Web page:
“What’s weird is this requires the exact opposite response we’ve always had to other crises, where we tried to create activity, to go out and spend money to get ourselves out of the hole,” Waugh said. “But now the only way to be a patriot is to stay at home. We have to commit a sort of economic suicide in order to kill the virus. . . . But just as you learn a lot about people during a round of golf, you learn even more during a time of crisis.”
Waugh’s referring to the spirit of cooperation that emerged among the heads of golf’s families as they work on scenarios for squeezing in all the majors and a Ryder Cup in 2020. No matter how many are played, or when, what’s unprecedented—to reclaim that word stolen by the coronavirus—is that Waugh’s on a group text chain that includes Jay Monahan (PGA Tour), Mike Davis (USGA), Fred Ridley (Augusta National), Martin Slumbers (Royal and Ancient), Keith Pelley (European Tour), Mike Whan (LPGA Tour) and Will Jones (World Golf Hall of Fame).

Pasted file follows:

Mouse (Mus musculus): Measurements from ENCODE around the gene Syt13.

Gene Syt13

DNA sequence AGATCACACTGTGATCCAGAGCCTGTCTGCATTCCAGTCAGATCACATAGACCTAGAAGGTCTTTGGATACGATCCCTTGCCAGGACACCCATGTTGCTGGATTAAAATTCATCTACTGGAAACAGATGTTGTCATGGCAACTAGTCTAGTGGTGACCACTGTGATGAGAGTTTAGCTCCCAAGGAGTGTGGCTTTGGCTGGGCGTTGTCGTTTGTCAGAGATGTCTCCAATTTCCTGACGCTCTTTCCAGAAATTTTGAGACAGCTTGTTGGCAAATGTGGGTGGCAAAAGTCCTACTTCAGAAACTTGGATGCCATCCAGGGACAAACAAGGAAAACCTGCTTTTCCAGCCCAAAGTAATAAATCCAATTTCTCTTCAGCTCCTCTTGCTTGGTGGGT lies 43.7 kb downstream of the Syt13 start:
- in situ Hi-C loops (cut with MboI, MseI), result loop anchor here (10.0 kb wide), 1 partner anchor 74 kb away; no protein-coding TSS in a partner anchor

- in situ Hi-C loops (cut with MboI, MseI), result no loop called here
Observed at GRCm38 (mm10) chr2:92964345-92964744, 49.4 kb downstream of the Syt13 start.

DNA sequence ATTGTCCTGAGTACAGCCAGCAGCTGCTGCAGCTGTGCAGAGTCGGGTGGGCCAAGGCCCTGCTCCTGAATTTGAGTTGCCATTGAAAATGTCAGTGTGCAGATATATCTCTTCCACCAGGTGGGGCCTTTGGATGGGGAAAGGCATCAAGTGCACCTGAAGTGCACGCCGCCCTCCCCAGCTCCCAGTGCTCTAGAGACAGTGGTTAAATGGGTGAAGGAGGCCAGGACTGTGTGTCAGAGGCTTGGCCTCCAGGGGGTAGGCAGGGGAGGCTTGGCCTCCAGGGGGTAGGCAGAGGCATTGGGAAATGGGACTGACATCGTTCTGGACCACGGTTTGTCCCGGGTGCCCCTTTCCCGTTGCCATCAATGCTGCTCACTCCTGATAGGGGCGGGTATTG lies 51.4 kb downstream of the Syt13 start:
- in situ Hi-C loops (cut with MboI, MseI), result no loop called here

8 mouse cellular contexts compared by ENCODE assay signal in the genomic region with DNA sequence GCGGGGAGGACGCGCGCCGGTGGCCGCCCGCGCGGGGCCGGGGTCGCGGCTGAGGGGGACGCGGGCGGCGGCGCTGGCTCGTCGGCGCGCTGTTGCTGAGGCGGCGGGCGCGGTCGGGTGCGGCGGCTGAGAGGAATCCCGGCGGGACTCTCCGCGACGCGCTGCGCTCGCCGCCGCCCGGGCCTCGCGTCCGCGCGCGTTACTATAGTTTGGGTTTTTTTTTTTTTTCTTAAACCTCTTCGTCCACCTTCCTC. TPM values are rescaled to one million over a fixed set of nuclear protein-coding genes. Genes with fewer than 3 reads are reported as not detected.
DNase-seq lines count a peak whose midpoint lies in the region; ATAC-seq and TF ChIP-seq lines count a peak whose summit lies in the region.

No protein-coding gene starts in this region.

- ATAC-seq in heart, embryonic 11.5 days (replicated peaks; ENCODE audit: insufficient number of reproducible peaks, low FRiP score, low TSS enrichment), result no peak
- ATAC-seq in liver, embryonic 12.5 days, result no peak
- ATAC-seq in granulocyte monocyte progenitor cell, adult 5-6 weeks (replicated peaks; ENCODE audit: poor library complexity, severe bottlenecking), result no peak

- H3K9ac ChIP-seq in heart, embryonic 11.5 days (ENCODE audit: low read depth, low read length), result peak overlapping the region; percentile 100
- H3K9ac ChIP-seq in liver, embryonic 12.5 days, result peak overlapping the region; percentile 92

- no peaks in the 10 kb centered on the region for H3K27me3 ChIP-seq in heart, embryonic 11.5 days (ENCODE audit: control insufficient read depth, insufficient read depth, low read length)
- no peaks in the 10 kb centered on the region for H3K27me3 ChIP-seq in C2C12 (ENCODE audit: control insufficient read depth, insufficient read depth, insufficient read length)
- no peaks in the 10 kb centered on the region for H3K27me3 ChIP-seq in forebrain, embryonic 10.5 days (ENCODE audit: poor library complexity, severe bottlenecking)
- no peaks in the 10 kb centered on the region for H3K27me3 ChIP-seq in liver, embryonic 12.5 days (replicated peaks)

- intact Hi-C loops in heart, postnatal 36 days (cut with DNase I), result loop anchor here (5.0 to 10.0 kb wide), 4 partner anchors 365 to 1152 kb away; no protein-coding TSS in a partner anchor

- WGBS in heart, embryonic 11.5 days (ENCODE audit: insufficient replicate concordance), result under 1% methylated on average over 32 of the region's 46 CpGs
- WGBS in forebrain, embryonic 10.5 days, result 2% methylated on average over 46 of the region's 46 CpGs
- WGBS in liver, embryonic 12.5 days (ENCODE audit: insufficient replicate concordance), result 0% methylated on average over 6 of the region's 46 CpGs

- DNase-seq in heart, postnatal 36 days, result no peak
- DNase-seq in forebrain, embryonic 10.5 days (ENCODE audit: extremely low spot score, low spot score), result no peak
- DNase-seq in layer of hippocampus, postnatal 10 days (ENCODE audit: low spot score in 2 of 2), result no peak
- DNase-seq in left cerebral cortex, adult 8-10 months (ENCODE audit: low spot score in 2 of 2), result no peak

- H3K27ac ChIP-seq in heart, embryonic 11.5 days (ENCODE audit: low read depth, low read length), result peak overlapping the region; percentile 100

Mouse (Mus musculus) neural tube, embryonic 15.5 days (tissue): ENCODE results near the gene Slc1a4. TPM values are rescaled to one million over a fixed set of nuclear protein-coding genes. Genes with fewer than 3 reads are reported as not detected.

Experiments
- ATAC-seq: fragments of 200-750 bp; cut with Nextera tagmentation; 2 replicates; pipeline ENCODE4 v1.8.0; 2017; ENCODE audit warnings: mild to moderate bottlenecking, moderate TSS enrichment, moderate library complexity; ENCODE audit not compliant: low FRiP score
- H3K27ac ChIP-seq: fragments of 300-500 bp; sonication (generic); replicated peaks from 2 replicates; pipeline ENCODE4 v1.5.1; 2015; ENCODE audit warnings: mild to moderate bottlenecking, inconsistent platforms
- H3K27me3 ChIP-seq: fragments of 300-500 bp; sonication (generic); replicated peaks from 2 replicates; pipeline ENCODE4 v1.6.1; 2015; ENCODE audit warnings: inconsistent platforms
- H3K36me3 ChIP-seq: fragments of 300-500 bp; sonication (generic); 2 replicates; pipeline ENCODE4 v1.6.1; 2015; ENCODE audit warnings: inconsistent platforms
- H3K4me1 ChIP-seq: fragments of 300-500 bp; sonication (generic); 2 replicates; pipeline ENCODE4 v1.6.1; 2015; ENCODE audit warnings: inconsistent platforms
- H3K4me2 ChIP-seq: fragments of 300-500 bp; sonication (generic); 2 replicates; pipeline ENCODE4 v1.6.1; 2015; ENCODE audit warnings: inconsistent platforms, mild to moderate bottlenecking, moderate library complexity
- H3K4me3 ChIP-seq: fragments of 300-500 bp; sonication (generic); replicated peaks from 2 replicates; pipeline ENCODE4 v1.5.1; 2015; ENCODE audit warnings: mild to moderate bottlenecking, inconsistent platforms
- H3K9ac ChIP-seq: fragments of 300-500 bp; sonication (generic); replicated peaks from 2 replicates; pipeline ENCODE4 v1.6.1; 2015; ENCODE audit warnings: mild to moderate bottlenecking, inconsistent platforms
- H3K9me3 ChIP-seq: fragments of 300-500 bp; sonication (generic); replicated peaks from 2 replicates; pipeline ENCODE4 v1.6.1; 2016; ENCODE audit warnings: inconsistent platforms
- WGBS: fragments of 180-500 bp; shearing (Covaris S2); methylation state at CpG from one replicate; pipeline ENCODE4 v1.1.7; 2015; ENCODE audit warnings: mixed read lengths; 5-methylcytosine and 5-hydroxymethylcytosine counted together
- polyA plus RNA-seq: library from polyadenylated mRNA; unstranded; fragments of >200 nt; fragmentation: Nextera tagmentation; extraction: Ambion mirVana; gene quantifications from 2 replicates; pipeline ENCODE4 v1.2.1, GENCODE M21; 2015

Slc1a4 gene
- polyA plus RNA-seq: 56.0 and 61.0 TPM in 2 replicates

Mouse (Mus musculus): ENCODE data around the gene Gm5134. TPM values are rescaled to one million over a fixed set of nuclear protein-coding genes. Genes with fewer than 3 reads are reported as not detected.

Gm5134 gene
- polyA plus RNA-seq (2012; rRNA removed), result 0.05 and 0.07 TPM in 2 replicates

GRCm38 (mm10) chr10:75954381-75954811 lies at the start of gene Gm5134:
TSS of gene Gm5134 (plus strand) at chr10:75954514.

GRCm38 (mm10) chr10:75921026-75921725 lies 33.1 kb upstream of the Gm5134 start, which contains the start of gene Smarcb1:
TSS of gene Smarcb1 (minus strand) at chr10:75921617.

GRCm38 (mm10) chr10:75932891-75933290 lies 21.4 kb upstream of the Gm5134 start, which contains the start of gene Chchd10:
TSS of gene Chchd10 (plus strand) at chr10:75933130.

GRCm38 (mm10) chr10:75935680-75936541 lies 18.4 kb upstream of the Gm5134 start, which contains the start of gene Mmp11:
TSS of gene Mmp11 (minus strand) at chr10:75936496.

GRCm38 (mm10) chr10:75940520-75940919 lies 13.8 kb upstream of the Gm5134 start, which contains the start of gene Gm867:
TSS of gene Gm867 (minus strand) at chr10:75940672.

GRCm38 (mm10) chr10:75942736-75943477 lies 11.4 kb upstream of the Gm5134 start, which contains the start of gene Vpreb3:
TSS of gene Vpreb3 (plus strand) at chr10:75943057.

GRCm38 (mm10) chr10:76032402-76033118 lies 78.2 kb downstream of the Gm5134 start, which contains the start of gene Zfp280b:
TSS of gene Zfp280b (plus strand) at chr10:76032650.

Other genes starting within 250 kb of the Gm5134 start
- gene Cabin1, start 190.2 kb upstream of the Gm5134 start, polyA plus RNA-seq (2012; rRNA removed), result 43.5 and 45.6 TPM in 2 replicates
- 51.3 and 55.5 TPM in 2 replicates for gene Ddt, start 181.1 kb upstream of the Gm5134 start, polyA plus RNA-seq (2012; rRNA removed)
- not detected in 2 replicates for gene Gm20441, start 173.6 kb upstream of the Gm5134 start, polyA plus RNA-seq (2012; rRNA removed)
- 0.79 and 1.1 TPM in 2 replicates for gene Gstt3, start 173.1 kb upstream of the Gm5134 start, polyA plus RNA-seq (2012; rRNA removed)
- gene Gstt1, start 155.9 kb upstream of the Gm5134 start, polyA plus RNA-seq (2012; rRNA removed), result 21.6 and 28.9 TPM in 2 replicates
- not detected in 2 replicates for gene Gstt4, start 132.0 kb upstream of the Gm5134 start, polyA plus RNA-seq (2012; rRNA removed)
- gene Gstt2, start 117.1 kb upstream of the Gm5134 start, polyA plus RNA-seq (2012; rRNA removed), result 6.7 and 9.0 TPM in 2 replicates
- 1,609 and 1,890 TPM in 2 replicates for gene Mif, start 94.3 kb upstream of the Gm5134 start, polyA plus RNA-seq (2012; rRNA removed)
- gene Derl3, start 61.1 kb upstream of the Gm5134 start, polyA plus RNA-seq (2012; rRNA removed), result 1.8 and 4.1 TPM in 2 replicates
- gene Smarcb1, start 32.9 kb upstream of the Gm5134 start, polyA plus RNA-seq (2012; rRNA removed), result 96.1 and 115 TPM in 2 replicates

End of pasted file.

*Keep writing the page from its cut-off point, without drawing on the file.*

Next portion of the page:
“Jay has been such an amazing partner through all this,” Waugh said. “He was the one who first offered giving us one of his weeks in August.” For now, Waugh is not returning tents to rental companies amid a thousand other details in hopes that his organization’s tournament will be played at Harding. “We’re lucky that San Francisco is pretty much a 12-month golf season. Of course, what did Mark Twain supposedly say about the coldest winter he ever spent being a summer in San Francisco?”
Golf fans huddled in a cold marine fog with the condensation droplets on their noses safely devoid of coronavirus—this would be welcome.